2009 National League Preview and Predictions

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2009 National League Preview and Predictions ]]> include($base_url . “/includes/header.htm”); ?>

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By Mike Ivcic

Baseball begins Sunday, and with that comes a season preview. It will be split in to two parts, with the American League to follow shortly behind this, the National League. For the Senior Circuit, the questions are many. Can the Phillies repeat? Will Many implode the Dodgers? Can Pujols carry the Cardinals? Will K-Rod “save” the Mets? How will Lincecum follow up his Cy Young? Who will be the dark horses? Who will be the disappointments? And, of course, everyone’s favorite yearly question – how will the Cubs screw it all up this season? Yes, baseball is here. Let the marathon begin!

NL East
1. New York Mets
2. Philadelphia Phillies
3. Florida Marlins
4. Atlanta Braves
5. Washington Nationals
The Mets have been the most talented team in the division for the past three seasons, and should be for a fourth as well. Despite the collapse of the past two years, the Mets still have the best starting pitcher in the National League and an offense that scored the exact same number of runs as the Phillies in 2008. With the offseason acquisitions of Francisco Rodriguez and J.J. Putz, they should be able to avoid the end-of-game issues that plagued them last year. Meanwhile, despite the Phillies being the defending World Champions, they improved themselves the least out of any team in the division. The loss of Pat Burrell will hurt more than any Phillies fan wants to admit, and the signing of Raul Ibanez only makes what was an already left-handed dominant lineup even more so. Question marks still abound behind Cole Hamels in the rotation, Chase Utley is attempting to come back nearly 2 months earlier than expected from offseason hip surgery, and reliever J.C. Romero will miss the first 50 games with the drug-related suspension. The Braves made a big splash with the signing of Derek Lowe, but the Marlins are a deeper team and should be able to finish ahead of Atlanta thanks to a younger and healthier team. The Braves will be without Tim Hudson until at least the All-Star break, and with Chipper Jones’ annual trip to the disabled list coming up soon, it will be too much for a rebuilding team to overcome. Finally, the Nationals may have signed Adam Dunn, but he can’t pitch, so Washington will still struggle to compete in a division where wins are based upon pitching. Just ask Brad Lidge.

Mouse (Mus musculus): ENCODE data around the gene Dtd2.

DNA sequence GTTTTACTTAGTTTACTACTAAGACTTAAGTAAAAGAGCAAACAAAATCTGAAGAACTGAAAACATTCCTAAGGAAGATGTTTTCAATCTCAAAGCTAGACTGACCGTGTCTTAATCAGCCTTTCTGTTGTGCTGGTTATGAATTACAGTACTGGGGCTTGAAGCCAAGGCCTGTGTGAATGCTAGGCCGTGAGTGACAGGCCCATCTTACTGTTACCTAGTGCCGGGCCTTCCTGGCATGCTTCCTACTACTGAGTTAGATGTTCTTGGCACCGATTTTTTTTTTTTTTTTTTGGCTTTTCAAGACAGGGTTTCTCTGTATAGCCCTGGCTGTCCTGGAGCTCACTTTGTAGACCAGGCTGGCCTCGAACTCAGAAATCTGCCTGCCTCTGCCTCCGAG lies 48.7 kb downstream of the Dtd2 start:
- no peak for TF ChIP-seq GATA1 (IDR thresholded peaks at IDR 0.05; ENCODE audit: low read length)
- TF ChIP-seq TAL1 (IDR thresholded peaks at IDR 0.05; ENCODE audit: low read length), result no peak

NL Central
1. Chicago Cubs
2, St. Louis Cardinals
3, Milwaukee Brewers
4. Cincinnati Reds
5. Houston Astros
6. Pittsburgh Pirates
After a few years of the Brewers threatening the hierarchy of the Central, the fight has returned to the bluebloods of Chicago and St. Louis. The Cardinals probably don’t have enough to wrestle the division away from a ridiculously deep and talented Cubs team, but Albert Pujols and Co. do have enough to challenge for a Wild Card berth. The Cubs lineup with Aramis Ramirez, Alfonso Soriano, Kosuke Fukodome and the rest, coupled with a rotation headed by Rich Harden and Carlos Zambrano and an even deeper bullpen than last year should once again give the Cubs home field in at least the first playoff round. The Brewers will take a hit following the loss of C.C. Sabathia, but should also at least contend until September. The dark horse for the entire NL – not to rip off the worldwide sports leader – is in Cincinnati, where Dusty Baker knows what it takes to make the postseason and has a couple really good pieces (Brandon Phillips, Edison Volquez, Joey Votto) around which to build. The key for them is how well Aaron Harang and Bronson Arroyo can pitch to stabilize what has been an ever-revolving rotation. The Astros have been due for a fall for a while, and after the Miguel Tejada offseason circus and still very little to support Roy Oswalt in the rotation, this will likely be the year. Oh, and yes, the Pirates still play baseball.

NL West
1. Los Angeles Dodgers
2. Arizona Diamondbacks
3. San Francisco Giants
4. Colorado Rockies
5. San Diego Padres
Manny resigning with the Dodgers leapfrogged an above-average team right back into contention again. They will miss the presence of Lowe at the top of the rotation, and they’ll have to fend off an improving division, but they’re the prohibitive favorites. The Diamondbacks have the best chance of supplanting the Dodgers, especially if someone can step up as a legitimate and consistent starter to fill behind Brandon Webb and Dan Haren. Expect the Giants to also contend this season, based purely on a stellar young pitching staff with Cy Young winner Tim Lincecum and Matt Cain. Their offense will be spotty, but if Barry Zito and Randy Johnson can contribute more than expected, San Fran could sneak into contention. The Rockies also have lots of good pieces, but the Matt Holliday trade will set the franchise back at least one year, while San Diego needs to either deal Jake Peavy and completely start over or actively participate in the free agent market and try to improve the team. They did neither this offseason, and until they do, the Padres will stare up at the other four teams.

NLDS – Mets (East) over Diamondbacks (WC)
NLDS – Cubs (Central) over Dodgers (West)
NLCS – Mets over Cubs

Final Analysis

In reality, the only teams that are really out of the playoff hunt before the season begins are the Pirates, Nationals, and Padres, leaving 13 teams with legitimate postseason hopes. Of the four projected above, LA will struggle to pitch in the postseason and Arizona will struggle to hit, as they did in 2007, leaving a Chicago-New York LCS. As mentioned above, the Cubs will find a way to lose, and the Mets offseason acquisitions will prove fruitful, as the organization finishes the decade where it started – in the World Series.

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